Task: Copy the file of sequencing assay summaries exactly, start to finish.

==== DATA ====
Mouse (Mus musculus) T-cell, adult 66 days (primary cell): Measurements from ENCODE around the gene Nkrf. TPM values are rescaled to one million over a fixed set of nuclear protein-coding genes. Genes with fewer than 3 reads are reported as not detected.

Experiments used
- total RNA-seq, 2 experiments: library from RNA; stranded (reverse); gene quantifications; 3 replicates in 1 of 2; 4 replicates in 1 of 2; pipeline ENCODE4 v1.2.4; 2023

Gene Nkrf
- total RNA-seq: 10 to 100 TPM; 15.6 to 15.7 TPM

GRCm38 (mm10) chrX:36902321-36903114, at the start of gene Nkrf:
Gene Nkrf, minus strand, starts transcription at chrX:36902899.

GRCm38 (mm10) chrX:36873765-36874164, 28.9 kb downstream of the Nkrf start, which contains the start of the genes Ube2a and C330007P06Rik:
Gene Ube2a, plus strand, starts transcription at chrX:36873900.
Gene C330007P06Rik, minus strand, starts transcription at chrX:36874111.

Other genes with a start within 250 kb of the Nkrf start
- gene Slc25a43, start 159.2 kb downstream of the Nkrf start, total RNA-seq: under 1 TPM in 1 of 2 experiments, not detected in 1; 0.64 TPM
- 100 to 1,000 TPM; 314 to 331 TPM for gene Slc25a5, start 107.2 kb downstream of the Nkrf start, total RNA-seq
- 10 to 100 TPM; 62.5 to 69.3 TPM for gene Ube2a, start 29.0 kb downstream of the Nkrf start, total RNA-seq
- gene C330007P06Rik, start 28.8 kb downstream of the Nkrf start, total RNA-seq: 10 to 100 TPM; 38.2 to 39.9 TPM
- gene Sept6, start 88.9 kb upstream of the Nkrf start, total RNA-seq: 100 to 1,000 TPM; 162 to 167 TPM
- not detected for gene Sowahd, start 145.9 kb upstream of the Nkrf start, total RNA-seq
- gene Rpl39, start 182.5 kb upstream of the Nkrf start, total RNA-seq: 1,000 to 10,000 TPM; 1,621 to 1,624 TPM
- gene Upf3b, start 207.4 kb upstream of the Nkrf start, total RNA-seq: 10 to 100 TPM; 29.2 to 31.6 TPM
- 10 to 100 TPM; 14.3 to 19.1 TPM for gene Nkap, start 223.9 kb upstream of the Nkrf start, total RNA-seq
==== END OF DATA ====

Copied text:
Mouse (Mus musculus) T-cell, adult 66 days (primary cell): Measurements from ENCODE around the gene Nkrf. TPM values are rescaled to one million over a fixed set of nuclear protein-coding genes. Genes with fewer than 3 reads are reported as not detected.

Experiments used
- total RNA-seq, 2 experiments: library from RNA; stranded (reverse); gene quantifications; 3 replicates in 1 of 2; 4 replicates in 1 of 2; pipeline ENCODE4 v1.2.4; 2023

Gene Nkrf
- total RNA-seq: 10 to 100 TPM; 15.6 to 15.7 TPM

GRCm38 (mm10) chrX:36902321-36903114, at the start of gene Nkrf:
Gene Nkrf, minus strand, starts transcription at chrX:36902899.

GRCm38 (mm10) chrX:36873765-36874164, 28.9 kb downstream of the Nkrf start, which contains the start of the genes Ube2a and C330007P06Rik:
Gene Ube2a, plus strand, starts transcription at chrX:36873900.
Gene C330007P06Rik, minus strand, starts transcription at chrX:36874111.

Other genes with a start within 250 kb of the Nkrf start
- gene Slc25a43, start 159.2 kb downstream of the Nkrf start, total RNA-seq: under 1 TPM in 1 of 2 experiments, not detected in 1; 0.64 TPM
- 100 to 1,000 TPM; 314 to 331 TPM for gene Slc25a5, start 107.2 kb downstream of the Nkrf start, total RNA-seq
- 10 to 100 TPM; 62.5 to 69.3 TPM for gene Ube2a, start 29.0 kb downstream of the Nkrf start, total RNA-seq
- gene C330007P06Rik, start 28.8 kb downstream of the Nkrf start, total RNA-seq: 10 to 100 TPM; 38.2 to 39.9 TPM
- gene Sept6, start 88.9 kb upstream of the Nkrf start, total RNA-seq: 100 to 1,000 TPM; 162 to 167 TPM
- not detected for gene Sowahd, start 145.9 kb upstream of the Nkrf start, total RNA-seq
- gene Rpl39, start 182.5 kb upstream of the Nkrf start, total RNA-seq: 1,000 to 10,000 TPM; 1,621 to 1,624 TPM
- gene Upf3b, start 207.4 kb upstream of the Nkrf start, total RNA-seq: 10 to 100 TPM; 29.2 to 31.6 TPM
- 10 to 100 TPM; 14.3 to 19.1 TPM for gene Nkap, start 223.9 kb upstream of the Nkrf start, total RNA-seq